Related: Your Tax Write-Offs Could Affect Your Ability to Get a Loan: Here’s How

Mortgage Services

Some mortgage servicers are allowing property owners to reduce or defer payment on mortgages if income is lost due to COVID-19. Bank of America is among those offering additional support for consumer and small business clients.

closed sign hanging outside a restaurant, store, office or other

Keeping Space Occupied

Properties often trade less frequently during a recession, and filling vacancies can take longer than usual. To keep space filled, property owners and operators can work to retain current tenants. Lease renewal negotiations can begin earlier than usual.

Short-term leases also might be an option to fill space. Clear communication with tenants is important so landlords can offer tenants a top experience. Providing for tenants’ needs safely and efficiently can help keep commercial space occupied.

Pandemic-related business shutdowns have shaken the nation’s economy and left many businesses facing income losses. CRE insurance, mortgage lenders, and tax deductions can help real estate professionals keep afloat.

Are you experiencing income loss due to tenants who are unable to pay rent? How are you handling it?

Share your strategies in the comments.

Ryan Letzeiser is a seasoned real estate investor and technology executive with years of experience acquiring, developing, managing, and disposing of apartments, shopping centers, and senior living...
Read more
    David M Trapani Rental Property Investor from Franklin, TN
    Replied 26 days ago
    Good article Ryan! Very timely. Recently was very blessed to receive payment on one of my insurance claims for income losses on a short term rental property due to Covid19. It wasn't easy. And, I'm told, my lawyer may be the first (perhaps in the nation) to make such a recovery. Many businesses of all kinds, whether they be contractors, builders, auto shops, hair salons, bars, restaurants, etc. may have business interruption coverage. Much turns on the language in the policy and exclusions. Restaurants in particular may have better coverage, because their policies generally cover food-borne illness and similar losses, which may extend to losses from Covid 19. We have to keep pressing ahead and do what we can to alleviate / mitigate our losses. Looking forward getting to the other side & brighter days ahead!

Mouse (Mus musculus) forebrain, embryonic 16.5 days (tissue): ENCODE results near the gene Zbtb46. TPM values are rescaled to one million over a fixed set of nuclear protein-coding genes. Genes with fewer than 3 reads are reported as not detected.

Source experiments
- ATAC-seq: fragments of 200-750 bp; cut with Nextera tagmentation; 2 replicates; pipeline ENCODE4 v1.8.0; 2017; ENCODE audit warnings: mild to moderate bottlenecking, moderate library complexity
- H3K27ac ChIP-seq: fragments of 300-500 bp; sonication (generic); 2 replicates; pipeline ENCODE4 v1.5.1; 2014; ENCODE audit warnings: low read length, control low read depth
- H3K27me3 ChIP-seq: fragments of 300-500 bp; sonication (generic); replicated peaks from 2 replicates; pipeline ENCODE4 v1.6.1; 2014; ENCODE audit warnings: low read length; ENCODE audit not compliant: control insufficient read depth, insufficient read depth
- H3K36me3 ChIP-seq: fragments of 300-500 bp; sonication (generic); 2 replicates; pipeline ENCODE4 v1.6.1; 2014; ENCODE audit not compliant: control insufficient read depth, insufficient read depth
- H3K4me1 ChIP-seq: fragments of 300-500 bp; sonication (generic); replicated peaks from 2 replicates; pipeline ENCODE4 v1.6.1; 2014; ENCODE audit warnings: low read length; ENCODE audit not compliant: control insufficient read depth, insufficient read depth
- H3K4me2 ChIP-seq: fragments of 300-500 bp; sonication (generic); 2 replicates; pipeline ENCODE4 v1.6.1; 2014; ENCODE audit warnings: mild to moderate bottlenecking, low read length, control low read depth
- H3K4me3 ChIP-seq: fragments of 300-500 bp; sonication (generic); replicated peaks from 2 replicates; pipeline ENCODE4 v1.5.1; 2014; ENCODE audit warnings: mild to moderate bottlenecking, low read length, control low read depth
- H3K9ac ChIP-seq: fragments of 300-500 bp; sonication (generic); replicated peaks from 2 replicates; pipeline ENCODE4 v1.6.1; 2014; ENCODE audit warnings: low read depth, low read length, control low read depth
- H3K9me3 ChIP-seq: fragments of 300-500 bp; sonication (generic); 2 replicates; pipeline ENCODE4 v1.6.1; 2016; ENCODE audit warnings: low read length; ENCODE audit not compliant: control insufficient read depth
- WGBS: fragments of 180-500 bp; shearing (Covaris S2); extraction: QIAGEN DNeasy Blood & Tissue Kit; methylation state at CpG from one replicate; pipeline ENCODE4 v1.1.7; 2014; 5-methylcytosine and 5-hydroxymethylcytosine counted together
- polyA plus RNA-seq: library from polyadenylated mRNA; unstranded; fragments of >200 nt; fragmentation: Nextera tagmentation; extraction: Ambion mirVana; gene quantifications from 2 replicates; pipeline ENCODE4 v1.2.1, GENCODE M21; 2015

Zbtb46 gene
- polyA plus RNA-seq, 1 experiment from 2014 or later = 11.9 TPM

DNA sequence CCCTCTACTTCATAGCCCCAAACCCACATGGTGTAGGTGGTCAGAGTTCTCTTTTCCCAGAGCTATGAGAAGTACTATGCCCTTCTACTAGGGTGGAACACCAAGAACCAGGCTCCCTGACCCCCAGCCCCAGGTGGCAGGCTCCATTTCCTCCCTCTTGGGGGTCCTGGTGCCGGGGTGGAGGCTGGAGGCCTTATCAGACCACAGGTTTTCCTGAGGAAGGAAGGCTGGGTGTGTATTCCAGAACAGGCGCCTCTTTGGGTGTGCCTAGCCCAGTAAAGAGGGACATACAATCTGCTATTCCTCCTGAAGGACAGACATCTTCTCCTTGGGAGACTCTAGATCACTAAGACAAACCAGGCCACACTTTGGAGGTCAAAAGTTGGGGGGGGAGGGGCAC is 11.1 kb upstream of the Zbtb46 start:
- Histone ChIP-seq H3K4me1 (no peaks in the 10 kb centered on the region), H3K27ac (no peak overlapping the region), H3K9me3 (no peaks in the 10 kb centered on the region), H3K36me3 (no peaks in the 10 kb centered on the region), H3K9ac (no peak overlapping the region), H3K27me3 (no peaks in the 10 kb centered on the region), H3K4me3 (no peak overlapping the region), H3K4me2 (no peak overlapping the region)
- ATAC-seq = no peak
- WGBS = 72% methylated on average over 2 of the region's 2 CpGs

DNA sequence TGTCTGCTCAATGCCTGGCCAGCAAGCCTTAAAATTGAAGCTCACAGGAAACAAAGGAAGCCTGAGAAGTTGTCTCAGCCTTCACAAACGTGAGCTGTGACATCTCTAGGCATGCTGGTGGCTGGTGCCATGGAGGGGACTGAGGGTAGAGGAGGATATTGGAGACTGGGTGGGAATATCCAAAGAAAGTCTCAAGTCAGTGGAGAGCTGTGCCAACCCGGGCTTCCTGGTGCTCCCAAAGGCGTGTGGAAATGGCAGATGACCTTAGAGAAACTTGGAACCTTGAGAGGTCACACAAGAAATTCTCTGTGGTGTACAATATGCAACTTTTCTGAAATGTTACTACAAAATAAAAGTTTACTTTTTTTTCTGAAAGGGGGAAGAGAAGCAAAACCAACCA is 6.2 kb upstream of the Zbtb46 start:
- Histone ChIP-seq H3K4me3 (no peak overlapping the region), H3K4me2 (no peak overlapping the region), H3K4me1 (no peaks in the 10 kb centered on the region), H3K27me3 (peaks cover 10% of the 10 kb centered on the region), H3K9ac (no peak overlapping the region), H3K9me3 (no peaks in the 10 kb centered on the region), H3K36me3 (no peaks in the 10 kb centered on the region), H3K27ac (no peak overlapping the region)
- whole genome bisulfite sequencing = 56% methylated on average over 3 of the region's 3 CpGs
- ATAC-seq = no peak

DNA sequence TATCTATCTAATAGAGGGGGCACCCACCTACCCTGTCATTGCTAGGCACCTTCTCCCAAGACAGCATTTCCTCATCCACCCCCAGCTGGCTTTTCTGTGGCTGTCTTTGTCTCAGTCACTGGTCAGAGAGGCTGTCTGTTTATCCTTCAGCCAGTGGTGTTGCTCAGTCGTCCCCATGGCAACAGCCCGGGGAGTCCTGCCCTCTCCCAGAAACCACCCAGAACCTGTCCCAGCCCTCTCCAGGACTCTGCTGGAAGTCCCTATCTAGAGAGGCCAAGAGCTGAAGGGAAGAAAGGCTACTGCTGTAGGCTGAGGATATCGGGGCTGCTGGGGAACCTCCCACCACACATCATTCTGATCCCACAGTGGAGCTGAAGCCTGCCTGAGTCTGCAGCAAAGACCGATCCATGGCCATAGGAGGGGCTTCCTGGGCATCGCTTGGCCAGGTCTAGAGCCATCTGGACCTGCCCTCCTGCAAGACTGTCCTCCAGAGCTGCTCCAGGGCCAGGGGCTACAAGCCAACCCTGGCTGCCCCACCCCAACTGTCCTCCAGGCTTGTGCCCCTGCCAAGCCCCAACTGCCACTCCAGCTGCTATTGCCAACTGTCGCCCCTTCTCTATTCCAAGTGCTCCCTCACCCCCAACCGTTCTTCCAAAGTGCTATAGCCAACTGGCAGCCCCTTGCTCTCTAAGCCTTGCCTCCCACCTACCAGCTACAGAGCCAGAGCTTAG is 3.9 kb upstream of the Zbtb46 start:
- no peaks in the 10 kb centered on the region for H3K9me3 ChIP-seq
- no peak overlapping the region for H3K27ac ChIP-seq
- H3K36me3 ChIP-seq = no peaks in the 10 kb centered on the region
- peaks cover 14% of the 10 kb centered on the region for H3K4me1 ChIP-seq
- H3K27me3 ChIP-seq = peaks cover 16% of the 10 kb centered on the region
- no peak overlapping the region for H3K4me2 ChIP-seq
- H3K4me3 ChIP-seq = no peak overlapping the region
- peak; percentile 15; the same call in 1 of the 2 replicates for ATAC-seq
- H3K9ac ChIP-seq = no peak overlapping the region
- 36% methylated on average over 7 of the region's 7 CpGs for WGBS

Neil Aggarwal Lender from Richardson, TX
    Replied 26 days ago
    The insurance policies on my rentals all include loss of use coverage. I talked to my insurers, they said the loss coverage will only kick in if there is a covered cause. They are not considering non-payment of rent due to Covid a covered cause so they will not pay lost rent.
    Michelle Marty Landlord from Dallas, Texas
    Replied 26 days ago
    On the PPP form they had a space to claim lost rental income even for sole proprietors. I’m not sure how it works, but they did offer me money based on my lost rent.
    Bob Norris Investor from Kennett Square, Pennsylvania
    Replied 26 days ago
    Ryan, fascinating piece, thank you. Wouldn’t the loss of rental income be the same as not having a property filled or having a lower rent? Or from a tax perspective is having a lease without the income treated differently?
    Steven Rich Real Estate Agent from Panama City, Panama
    Replied 26 days ago
    I published a blog post here about how businesses may be able to make their insurance companies provide for COVID-19 (coronavirus) business income losses. But, it only lasted two days before a BiggerPockets moderator deleted it. My post cited sources and linked to them. That was considered illegal for a BiggerPockets blog post. I re-published it in LinkedIn. It mentions a recent Pennsylvania State Supreme Court ruling that COVID-19 is a "natural disaster" allowing business insurance coverage for policies listing "natural disaster". It also explains "Force Majeure" and "Civil Unrest" insurance coverage as a way to obtain COVID-19 coverage. But, I can't copy the LinkedIn URL here as its illegal. Write to me here or go to my LinkedIn profile for Steven Rich, MBA to see the article.